The legal case that gay-rights activists feared to see is about to get under way in a federal courtroom in San Francisco. For the next several weeks, plaintiffs will argue that the U.S. Constitution forbids states from restricting marriage to one man and one woman. The case has brought together some of the most powerful appellate attorneys in America but has divided gay-rights lawyers and legal scholars who fear that even if successful, the case could set the issue on a collision course with a less-than-sympathetic U.S. Supreme Court.
The high court has issued powerfully pro-gay-rights decisions at key points in the past 20 years including striking down criminal statutes forbidding gay sex six years ago. But it has never voiced a word of enthusiasm for gay marriage. That has left scholars and longtime legal veterans of the gay-rights movement fearing disaster for gay marriage, should the issue be decided by the conservative-leaning Justices. "When I try to count the votes in favor of same-sex marriage on the Supreme Court, I have trouble getting to one," Andrew Koppelman, John Paul Stevens Professor of Law at Northwestern University, told TIME.
"The stakes are extremely high," adds law professor Samuel Marcosson of the University of Louisville, author of Original Sin: Clarence Thomas and the Failure of the Constitutional Conservatives. "I think the plaintiffs are (unfortunately) very likely to lose at least if the case makes it all the way to the Supreme Court and set a precedent that didn't need to be, and shouldn't have been, set. The case was premature and ill-advised."
The trial begins Jan. 11 in a 17th-floor courtroom in downtown San Francisco, and is expected to last two to three weeks. U.S. District Judge Vaughn Walker convenes a hearing Wednesday over whether to take the rare step of allowing the trial to be broadcast, despite strong objections by defenders of Prop 8 the 2008 voter initiative that ended gay marriage in California. Televised or not, the trial will be the first in federal court to answer the question of whether the U.S. Constitution forbids states like California from restricting marriage to opposite-sex couples.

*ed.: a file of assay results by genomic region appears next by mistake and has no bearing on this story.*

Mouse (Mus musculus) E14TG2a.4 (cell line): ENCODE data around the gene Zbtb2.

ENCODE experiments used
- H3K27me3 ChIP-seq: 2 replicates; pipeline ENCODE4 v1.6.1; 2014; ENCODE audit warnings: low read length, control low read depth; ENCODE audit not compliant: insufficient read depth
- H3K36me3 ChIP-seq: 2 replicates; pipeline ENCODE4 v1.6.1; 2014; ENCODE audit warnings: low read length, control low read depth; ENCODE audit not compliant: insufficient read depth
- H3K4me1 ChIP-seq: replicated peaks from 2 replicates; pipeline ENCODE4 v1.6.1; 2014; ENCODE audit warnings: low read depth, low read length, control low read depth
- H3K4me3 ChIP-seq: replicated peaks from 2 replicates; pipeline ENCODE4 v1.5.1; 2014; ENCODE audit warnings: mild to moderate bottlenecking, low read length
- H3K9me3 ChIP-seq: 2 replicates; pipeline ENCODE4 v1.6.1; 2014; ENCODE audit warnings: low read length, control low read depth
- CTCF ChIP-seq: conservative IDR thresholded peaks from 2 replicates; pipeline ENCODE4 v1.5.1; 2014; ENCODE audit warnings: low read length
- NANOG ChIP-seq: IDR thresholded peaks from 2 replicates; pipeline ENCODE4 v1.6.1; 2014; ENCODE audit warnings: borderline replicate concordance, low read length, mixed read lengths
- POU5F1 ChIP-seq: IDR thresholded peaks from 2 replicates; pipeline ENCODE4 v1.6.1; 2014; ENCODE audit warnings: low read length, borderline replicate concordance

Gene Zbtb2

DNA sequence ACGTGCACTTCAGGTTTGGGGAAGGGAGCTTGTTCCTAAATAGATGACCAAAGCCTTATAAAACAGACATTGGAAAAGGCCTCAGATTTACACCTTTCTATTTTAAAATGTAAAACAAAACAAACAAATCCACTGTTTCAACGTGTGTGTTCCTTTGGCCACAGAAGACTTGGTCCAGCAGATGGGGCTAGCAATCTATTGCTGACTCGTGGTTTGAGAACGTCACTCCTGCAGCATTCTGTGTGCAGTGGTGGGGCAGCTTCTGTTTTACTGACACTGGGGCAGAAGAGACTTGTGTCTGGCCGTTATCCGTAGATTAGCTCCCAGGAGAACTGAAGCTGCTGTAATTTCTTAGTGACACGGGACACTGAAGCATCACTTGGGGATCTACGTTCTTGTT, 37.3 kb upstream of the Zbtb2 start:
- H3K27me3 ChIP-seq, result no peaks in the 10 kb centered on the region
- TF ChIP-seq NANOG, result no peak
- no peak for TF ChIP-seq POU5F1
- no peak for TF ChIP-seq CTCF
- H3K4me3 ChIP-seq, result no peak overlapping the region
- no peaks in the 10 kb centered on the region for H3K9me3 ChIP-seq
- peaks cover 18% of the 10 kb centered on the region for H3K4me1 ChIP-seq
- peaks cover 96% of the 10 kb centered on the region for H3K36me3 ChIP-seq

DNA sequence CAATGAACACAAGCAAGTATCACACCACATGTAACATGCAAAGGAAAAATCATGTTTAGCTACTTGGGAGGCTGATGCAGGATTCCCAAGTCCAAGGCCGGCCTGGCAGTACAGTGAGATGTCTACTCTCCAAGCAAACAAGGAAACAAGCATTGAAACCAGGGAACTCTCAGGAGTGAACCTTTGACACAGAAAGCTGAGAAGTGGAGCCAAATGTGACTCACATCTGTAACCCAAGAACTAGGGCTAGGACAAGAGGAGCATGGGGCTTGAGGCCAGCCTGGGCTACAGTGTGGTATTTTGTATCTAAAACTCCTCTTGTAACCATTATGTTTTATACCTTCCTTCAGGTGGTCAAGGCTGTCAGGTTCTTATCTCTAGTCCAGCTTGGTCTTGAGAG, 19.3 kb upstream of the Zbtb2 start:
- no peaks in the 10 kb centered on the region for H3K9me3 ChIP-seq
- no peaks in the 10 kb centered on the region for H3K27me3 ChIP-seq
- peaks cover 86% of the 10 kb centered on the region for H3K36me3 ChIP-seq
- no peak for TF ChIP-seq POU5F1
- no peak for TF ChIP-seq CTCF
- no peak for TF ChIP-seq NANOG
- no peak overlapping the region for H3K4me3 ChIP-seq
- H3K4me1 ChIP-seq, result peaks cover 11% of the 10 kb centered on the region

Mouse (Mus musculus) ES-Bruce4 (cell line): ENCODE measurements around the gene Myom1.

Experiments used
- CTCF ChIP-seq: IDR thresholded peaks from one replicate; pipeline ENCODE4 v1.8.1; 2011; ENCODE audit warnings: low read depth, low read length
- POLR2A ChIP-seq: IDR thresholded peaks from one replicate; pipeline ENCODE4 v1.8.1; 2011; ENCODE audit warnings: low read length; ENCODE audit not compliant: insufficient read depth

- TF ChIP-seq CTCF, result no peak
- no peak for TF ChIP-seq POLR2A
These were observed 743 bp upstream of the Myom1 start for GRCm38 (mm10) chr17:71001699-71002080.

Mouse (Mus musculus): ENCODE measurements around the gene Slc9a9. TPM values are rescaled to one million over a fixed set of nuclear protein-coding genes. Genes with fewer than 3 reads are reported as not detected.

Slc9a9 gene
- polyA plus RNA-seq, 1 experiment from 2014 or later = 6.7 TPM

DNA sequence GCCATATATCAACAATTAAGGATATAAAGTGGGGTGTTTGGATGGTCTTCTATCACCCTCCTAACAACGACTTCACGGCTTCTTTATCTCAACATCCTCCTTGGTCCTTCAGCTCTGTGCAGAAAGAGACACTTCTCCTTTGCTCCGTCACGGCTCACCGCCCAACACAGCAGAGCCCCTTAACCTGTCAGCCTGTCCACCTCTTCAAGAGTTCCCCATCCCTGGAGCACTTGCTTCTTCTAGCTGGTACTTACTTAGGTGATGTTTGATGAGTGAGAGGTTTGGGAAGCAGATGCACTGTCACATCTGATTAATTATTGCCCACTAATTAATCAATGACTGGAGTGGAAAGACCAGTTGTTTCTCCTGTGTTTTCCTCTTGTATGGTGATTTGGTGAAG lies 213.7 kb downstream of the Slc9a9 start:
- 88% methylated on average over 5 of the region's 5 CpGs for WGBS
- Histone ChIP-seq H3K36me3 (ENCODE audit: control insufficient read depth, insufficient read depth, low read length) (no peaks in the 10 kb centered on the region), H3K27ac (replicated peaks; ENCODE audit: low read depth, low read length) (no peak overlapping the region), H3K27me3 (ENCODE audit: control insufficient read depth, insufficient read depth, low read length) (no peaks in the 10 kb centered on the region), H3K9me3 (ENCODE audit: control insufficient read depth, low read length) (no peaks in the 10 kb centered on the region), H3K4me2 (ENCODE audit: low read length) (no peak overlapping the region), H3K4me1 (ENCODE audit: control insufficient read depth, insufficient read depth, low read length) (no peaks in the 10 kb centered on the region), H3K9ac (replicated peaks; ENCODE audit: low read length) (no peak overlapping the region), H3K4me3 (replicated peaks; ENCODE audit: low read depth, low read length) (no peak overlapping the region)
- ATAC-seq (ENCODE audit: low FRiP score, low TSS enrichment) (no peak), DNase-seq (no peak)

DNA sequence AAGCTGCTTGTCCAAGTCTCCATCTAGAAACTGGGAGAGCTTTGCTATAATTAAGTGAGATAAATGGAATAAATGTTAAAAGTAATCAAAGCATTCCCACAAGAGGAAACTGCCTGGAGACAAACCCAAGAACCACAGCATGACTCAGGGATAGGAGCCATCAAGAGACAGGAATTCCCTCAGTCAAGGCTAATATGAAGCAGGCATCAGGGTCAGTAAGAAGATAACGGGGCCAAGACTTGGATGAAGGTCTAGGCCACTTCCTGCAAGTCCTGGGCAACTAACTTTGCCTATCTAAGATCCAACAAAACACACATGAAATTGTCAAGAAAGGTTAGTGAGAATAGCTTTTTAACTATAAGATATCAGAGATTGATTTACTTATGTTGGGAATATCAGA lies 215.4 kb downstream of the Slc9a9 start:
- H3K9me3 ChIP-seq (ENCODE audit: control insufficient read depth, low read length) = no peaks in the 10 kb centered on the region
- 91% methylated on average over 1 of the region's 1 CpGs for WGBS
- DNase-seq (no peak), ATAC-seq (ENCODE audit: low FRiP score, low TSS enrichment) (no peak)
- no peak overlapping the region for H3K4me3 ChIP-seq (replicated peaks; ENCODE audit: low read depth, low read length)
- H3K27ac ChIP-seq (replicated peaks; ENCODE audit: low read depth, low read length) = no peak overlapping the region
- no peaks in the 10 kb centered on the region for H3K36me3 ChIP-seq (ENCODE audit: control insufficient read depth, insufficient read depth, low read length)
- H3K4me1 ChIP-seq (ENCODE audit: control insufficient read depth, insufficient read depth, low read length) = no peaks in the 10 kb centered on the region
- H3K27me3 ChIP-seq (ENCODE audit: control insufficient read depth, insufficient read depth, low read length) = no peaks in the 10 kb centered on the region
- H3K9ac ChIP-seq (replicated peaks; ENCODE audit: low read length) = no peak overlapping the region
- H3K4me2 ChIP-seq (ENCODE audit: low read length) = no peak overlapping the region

If the plaintiffs prevail all the way to the Supreme Court, a decade of election-night wins by groups opposed to gay marriage will be reversed. Voters in more than 30 states have rejected gay marriage. That's what Californians did when they supported Prop 8 in late 2008, reversing a landmark state Supreme Court ruling that not only made gay marriage legal there, but gave gays and lesbians the same broad-based protection against discrimination that racial minorities enjoy.
The attorneys who brought the case, led by former U.S. Solicitor General Theodore Olson and famed litigator David Boies, are confident their timing is right. "We consulted and researched in depth," Olson wrote in an e-mail to TIME. "We concluded that we had/have a reasonable chance of success. Our clients were made fully aware of the risks and chose to go forward. For them, the status quo is already failure. We had every reason to believe that someone was going to bring this case in any event without the resources or experience that we can assemble. The State Attorney General has now conceded the unconstitutionality of Prop 8. Finally, no one urging us not to proceed could or would say when would be a good time to bring this case."
So what, exactly, will the two parties be trying to prove next week in order to win?
To begin with, Olson and Boies will argue that Prop 8 denies gays the fundamental right to marry, which the California Supreme Court held to be guaranteed. They will have to beat arguments from the other side that point out that no state prevents gays from marrying like everyone else, they just have to choose a partner of the opposite sex. And they will have to convince Walker that civil unions, which remain legal in California, are not an adequate substitute.